By Courtney Trenwith
International aviation analyst says airlines are losing money on the route; will have to mull cutting flights
Airlines are losing money on the UAE-Philippines route and will soon be forced to cut flights, a leading international aviation analyst organisation has warned.
The Centre for Asia Pacific Aviation (CAPA) said too many carriers had entered the once-lucrative market, with 24 flights per week added in the last quarter of 2014 alone.
Despite huge traffic between the countries – there are about 700,000 Filipinos working in the UAE, the Asian country's fourth largest overseas community – airlines including Dubai's Emirates, Abu Dhabi's Etihad and three Filipino carriers had saturated the market to the point that competition had become too great.
“While there is considerable traffic between the Philippines and UAE, yields are generally low and there are large seasonal fluctuations,” a CAPA report says.
“On a year-round basis the Philippines-UAE is not an easy market to turn a profit on, particularly without any ability to sell flights beyond the UAE.
“But December and January are peak months for the Philippines-UAE market, as Filipinos working overseas typically make their trips back home during the holiday season. February and March will be more challenging months, while April will see another peak for Easter.”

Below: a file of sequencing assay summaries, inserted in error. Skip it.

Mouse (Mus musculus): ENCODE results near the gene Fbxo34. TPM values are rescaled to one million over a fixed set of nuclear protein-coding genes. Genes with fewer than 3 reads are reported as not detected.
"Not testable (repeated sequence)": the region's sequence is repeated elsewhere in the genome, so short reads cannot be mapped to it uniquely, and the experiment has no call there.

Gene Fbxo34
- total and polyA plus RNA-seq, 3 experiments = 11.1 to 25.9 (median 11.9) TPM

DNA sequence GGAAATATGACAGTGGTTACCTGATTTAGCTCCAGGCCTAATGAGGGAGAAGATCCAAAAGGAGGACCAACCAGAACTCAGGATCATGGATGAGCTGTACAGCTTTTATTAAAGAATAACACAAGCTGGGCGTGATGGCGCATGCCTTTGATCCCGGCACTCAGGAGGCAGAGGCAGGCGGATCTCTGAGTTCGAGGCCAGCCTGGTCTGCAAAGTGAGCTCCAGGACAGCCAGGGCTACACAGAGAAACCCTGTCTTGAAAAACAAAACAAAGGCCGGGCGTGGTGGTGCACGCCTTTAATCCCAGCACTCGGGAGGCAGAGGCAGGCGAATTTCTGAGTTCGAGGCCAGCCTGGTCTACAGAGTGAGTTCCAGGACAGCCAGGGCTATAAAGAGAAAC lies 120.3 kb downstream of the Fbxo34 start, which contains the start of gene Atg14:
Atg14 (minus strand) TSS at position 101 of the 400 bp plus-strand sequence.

The route became overcrowded during the previous few months, with three Philippine carriers entering the market – low-cost airlines Cebu Pacific and PAL Express and flag carrier Philippine Airlines.
Emirates also launched services to Manila's alternative airport, Clark, on top of its three daily flights to the capital, having added the third frequency at the beginning of 2013.
Etihad also serves Abu Dhabi-Manila with two daily flights.
“Total capacity shot up by over 70 percent practically overnight from about 13,100 to about 22,500 weekly one-way seats,” CAPA says.
Fares between Manila and Dubai or Abu Dhabi have dropped as the three Philippine carriers have struggled to fill new A330s and CAPA said load factors have been sustainable only during peak periods.
Unless ticket sales were boosted during non-peak periods, frequencies would have to be cut.
“Losses for all the carriers are likely if current capacity levels are maintained year-round,” the report says.
Cebu Pacific's launch of the Manila-Dubai service was its first long-haul route, with the daily service launched on October 7.
But according to CAPA, the airline's performance on the route was “disappointing” during the first month, with its average load factor a dismal 36 percent (10,000 seats), despite selling tickets for nine months prior.
The airline also disclosed in its third-quarter results that forward bookings for December-February also were relatively weak, with only about 20 percent of seats sold.
Although CAPA said the route had been performing “much better” since late November, with significantly higher load factors and some flights completely full.
It is now offering cut-back prices of $167 Manila-Dubai one-way.
Flights to the UAE also are part of an ambitious expansion plan by Philippine Airlines.
CAPA says the full impact of the over-supply will not be felt until at least February because PAL Express did not launch its Dubai service until shortly before the peak period.